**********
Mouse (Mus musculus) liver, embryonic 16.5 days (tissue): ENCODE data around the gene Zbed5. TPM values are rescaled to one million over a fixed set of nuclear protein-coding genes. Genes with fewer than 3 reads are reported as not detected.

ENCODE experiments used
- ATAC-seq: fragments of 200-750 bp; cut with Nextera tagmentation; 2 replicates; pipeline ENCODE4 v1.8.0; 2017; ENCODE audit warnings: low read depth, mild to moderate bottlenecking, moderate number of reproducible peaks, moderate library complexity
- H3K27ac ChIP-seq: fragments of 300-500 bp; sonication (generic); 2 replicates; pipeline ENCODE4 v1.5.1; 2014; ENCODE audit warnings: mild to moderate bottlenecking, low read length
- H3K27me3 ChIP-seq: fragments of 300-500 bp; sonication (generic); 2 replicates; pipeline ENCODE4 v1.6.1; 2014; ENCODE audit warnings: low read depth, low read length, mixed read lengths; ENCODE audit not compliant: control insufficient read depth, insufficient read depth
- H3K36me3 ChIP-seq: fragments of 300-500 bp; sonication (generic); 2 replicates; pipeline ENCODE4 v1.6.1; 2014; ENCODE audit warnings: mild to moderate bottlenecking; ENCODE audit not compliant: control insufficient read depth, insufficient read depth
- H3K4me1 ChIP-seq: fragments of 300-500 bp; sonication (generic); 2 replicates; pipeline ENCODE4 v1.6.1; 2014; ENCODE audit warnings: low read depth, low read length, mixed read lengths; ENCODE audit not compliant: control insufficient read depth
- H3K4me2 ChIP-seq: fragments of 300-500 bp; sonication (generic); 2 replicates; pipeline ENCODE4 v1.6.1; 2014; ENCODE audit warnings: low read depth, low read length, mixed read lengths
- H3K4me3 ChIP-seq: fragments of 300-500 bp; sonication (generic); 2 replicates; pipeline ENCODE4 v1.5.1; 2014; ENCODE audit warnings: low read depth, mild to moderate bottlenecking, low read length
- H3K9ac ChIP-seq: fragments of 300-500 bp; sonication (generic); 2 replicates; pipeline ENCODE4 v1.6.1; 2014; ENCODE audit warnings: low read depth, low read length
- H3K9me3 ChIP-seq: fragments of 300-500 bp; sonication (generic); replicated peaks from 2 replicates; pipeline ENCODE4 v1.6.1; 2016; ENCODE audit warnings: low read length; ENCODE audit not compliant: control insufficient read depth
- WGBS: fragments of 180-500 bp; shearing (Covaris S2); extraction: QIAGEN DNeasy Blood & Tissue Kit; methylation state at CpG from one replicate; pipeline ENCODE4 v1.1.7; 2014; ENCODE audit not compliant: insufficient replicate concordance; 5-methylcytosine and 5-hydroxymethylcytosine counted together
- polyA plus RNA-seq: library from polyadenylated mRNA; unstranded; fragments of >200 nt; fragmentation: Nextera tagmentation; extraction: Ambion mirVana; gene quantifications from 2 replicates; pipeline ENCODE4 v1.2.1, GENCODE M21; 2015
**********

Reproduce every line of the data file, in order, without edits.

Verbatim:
Mouse (Mus musculus) liver, embryonic 16.5 days (tissue): ENCODE data around the gene Zbed5. TPM values are rescaled to one million over a fixed set of nuclear protein-coding genes. Genes with fewer than 3 reads are reported as not detected.

ENCODE experiments used
- ATAC-seq: fragments of 200-750 bp; cut with Nextera tagmentation; 2 replicates; pipeline ENCODE4 v1.8.0; 2017; ENCODE audit warnings: low read depth, mild to moderate bottlenecking, moderate number of reproducible peaks, moderate library complexity
- H3K27ac ChIP-seq: fragments of 300-500 bp; sonication (generic); 2 replicates; pipeline ENCODE4 v1.5.1; 2014; ENCODE audit warnings: mild to moderate bottlenecking, low read length
- H3K27me3 ChIP-seq: fragments of 300-500 bp; sonication (generic); 2 replicates; pipeline ENCODE4 v1.6.1; 2014; ENCODE audit warnings: low read depth, low read length, mixed read lengths; ENCODE audit not compliant: control insufficient read depth, insufficient read depth
- H3K36me3 ChIP-seq: fragments of 300-500 bp; sonication (generic); 2 replicates; pipeline ENCODE4 v1.6.1; 2014; ENCODE audit warnings: mild to moderate bottlenecking; ENCODE audit not compliant: control insufficient read depth, insufficient read depth
- H3K4me1 ChIP-seq: fragments of 300-500 bp; sonication (generic); 2 replicates; pipeline ENCODE4 v1.6.1; 2014; ENCODE audit warnings: low read depth, low read length, mixed read lengths; ENCODE audit not compliant: control insufficient read depth
- H3K4me2 ChIP-seq: fragments of 300-500 bp; sonication (generic); 2 replicates; pipeline ENCODE4 v1.6.1; 2014; ENCODE audit warnings: low read depth, low read length, mixed read lengths
- H3K4me3 ChIP-seq: fragments of 300-500 bp; sonication (generic); 2 replicates; pipeline ENCODE4 v1.5.1; 2014; ENCODE audit warnings: low read depth, mild to moderate bottlenecking, low read length
- H3K9ac ChIP-seq: fragments of 300-500 bp; sonication (generic); 2 replicates; pipeline ENCODE4 v1.6.1; 2014; ENCODE audit warnings: low read depth, low read length
- H3K9me3 ChIP-seq: fragments of 300-500 bp; sonication (generic); replicated peaks from 2 replicates; pipeline ENCODE4 v1.6.1; 2016; ENCODE audit warnings: low read length; ENCODE audit not compliant: control insufficient read depth
- WGBS: fragments of 180-500 bp; shearing (Covaris S2); extraction: QIAGEN DNeasy Blood & Tissue Kit; methylation state at CpG from one replicate; pipeline ENCODE4 v1.1.7; 2014; ENCODE audit not compliant: insufficient replicate concordance; 5-methylcytosine and 5-hydroxymethylcytosine counted together
- polyA plus RNA-seq: library from polyadenylated mRNA; unstranded; fragments of >200 nt; fragmentation: Nextera tagmentation; extraction: Ambion mirVana; gene quantifications from 2 replicates; pipeline ENCODE4 v1.2.1, GENCODE M21; 2015